Nancy Wilson, GRAMMY-Winning Jazz and Pop Singer, Dead at 81

By
Nancy Wilson
David Redfern/Redferns

Nancy Wilson, the GRAMMY-winning "song stylist" and torch singer whose polished pop-jazz vocals made her a platinum artist and top concert performer, has died. She was 81.

Wilson, who retired from touring in 2011, died peacefully at home Thursday after a long illness, her son, Kacy Dennis, said in a statement posted on her website. She lived in Pioneertown, a California desert community near Joshua Tree National Park, her manager and publicist, Devra Hall Levy, told The Associated Press.

Influenced by Dinah Washington, Nat "King" Cole and other stars, Wilson covered everything from jazz standards to "Little Green Apples" and in the 1960s alone released eight albums that reached the top 20 on Billboard's pop charts. Sometimes elegant and understated, or quick and conversational and a little naughty, she was best known for such songs as her breakthrough "Guess Who I Saw Today" and the 1964 hit "(You Don't Know) How Glad I Am," which drew upon Broadway, pop and jazz.

She resisted being identified with a single category, especially jazz, and referred to herself as a "song stylist."

"The music that I sing today was the pop music of the 1960s," she told The San Francisco Chronicle in 2010. "I just never considered myself a jazz singer. I do not do runs and - you know. I take a lyric and make it mine. I consider myself an interpreter of the lyric."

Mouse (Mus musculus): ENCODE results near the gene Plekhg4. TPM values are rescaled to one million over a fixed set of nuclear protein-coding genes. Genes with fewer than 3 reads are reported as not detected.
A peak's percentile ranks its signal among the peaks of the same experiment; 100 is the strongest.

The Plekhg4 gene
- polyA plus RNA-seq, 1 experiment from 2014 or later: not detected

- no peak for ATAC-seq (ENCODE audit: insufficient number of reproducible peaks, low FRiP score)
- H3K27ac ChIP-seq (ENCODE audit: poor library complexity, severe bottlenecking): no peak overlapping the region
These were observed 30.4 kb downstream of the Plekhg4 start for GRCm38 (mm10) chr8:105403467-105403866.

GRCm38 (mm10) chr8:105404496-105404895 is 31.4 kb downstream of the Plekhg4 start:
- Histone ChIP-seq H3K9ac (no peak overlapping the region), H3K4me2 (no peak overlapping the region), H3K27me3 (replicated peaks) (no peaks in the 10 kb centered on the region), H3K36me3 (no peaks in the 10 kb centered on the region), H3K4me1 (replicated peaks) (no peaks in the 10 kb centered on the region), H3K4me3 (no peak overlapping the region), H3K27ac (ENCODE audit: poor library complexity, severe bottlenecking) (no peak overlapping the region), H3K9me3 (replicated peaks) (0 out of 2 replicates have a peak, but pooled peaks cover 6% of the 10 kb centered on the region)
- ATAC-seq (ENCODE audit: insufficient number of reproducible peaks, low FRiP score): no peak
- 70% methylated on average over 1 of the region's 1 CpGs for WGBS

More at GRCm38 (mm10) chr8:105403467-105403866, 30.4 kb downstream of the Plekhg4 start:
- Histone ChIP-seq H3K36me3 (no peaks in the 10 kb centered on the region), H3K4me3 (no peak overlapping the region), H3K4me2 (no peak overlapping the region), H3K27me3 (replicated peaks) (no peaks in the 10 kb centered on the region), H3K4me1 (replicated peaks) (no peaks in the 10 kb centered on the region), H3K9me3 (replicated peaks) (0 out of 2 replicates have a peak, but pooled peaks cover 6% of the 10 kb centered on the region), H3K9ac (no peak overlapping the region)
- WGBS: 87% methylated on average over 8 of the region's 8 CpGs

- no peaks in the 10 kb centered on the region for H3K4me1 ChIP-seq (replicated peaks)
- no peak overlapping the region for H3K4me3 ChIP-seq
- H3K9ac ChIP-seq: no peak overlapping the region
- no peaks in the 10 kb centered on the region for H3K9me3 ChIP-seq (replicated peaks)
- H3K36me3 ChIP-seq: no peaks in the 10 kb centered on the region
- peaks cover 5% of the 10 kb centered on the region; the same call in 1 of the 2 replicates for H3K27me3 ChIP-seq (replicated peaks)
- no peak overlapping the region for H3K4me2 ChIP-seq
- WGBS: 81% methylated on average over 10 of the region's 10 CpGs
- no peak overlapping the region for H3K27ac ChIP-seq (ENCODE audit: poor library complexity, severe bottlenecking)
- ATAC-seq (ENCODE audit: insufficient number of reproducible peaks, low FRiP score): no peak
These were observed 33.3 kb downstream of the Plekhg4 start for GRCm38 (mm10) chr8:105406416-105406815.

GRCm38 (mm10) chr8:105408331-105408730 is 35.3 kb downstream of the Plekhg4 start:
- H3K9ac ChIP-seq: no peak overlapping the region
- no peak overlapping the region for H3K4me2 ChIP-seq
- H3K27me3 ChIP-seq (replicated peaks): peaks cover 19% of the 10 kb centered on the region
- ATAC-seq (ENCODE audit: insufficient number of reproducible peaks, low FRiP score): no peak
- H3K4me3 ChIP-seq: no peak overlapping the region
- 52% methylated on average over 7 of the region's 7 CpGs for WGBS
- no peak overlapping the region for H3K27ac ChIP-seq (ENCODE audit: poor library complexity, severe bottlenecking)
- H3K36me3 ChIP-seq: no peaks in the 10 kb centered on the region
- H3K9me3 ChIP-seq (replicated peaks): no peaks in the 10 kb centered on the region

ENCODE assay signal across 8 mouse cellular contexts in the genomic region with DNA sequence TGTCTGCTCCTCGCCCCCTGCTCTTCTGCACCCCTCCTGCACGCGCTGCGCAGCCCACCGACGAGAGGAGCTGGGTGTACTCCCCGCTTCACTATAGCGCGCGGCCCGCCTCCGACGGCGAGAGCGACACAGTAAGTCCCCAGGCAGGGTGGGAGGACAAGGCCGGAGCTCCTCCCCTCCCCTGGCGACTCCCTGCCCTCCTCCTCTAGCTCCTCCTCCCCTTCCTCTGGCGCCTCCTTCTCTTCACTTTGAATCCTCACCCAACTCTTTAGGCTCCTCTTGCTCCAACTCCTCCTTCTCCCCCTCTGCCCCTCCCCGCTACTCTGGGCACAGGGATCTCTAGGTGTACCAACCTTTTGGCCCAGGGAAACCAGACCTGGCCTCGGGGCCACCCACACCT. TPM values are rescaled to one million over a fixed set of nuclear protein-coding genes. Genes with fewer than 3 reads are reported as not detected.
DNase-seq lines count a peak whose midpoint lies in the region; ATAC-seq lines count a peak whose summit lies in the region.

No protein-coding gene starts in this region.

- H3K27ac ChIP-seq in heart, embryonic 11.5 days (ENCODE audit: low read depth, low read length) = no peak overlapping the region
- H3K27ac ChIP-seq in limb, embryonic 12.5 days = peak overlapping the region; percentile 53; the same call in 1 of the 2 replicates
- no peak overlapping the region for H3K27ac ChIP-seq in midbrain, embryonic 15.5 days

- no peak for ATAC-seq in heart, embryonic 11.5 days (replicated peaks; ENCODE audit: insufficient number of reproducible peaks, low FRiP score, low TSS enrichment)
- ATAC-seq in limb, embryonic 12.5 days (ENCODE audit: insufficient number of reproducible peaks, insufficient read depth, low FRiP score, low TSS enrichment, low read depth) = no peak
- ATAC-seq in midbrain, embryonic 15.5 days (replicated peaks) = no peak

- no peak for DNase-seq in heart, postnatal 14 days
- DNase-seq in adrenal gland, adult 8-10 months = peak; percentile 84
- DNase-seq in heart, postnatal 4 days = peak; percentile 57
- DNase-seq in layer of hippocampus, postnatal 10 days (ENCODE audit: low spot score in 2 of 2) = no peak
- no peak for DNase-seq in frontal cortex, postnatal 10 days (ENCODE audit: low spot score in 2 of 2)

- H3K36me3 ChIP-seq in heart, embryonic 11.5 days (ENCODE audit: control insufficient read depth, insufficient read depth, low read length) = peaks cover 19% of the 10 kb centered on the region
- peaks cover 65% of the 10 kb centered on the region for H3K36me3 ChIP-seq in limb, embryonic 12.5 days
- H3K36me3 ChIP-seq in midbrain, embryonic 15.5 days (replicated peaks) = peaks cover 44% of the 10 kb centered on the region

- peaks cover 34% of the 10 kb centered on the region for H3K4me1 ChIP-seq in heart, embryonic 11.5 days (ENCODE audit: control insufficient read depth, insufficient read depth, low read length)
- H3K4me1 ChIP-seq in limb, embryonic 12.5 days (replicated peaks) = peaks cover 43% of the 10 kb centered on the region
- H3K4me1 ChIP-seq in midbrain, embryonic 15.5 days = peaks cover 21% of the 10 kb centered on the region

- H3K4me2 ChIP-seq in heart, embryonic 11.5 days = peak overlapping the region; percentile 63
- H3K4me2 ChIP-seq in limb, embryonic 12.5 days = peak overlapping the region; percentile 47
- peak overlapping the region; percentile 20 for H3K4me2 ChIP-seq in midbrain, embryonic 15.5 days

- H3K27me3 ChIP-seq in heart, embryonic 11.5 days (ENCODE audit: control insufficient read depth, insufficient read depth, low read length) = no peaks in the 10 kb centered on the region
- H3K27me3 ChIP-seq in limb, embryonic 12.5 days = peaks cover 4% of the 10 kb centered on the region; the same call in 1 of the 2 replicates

Wilson's dozens of albums included a celebrated collaboration with Cannonball Adderley, Nancy Wilson/Cannonball Adderley, a small group setting which understandably could be called jazz; Broadway - My Way; Lush Life; and The Nancy Wilson Show! a bestselling concert recording. "How Glad I Am" brought her a GRAMMY in 1965 for best R&B performance, and she later won GRAMMYs for best jazz vocal album in 2005 for the intimate R.S.V.P (Rare Songs, Very Personal) and in 2007 for Turned to Blue, a showcase for the relaxed, confident swing she mastered later in life. The National Endowment for the Arts awarded her a Jazz Masters Fellowship in 2004 for lifetime achievement.

Wilson also had a busy career on television, film and radio, her credits including Hawaii Five-O, Police Story, the Robert Townshend spoof Meteor Man and years hosting NPR's Jazz Profiles series.

Active in the civil rights movement, including the Selma march of 1965, she received an NAACP Image Award in 1998 and a 2005 Lifetime Achievement Award from the NAACP in Chicago and was inducted into the International Civil Rights Walk of Fame in 2005.

In accordance with Wilson's wishes, there will be no funeral service, the family statement said. A celebration of her life will be held, most likely in February, the month of her birth.

Wilson was married twice - to drummer Kenny Dennis, whom she divorced in 1970; and to Wiley Burton, who died in 2008. She had three children.

She is survived by her son, daughters Samantha Burton and Sheryl Burton, sisters Karen Davis and Brenda Vann and five grandchildren.

This story was originally published by CBS News on Dec. 14, 2018 at 4:33 ET.

RELATED CONTENT:

Aretha Franklin's Lawyer Explains Why Singer Did Not Have a Will

Barack and Michelle Obama Pay Tribute to Aretha Franklin With Heartfelt Letter

Aretha Franklin Documentary 'Amazing Grace' Barely Makes Oscars Cutoff

Related Gallery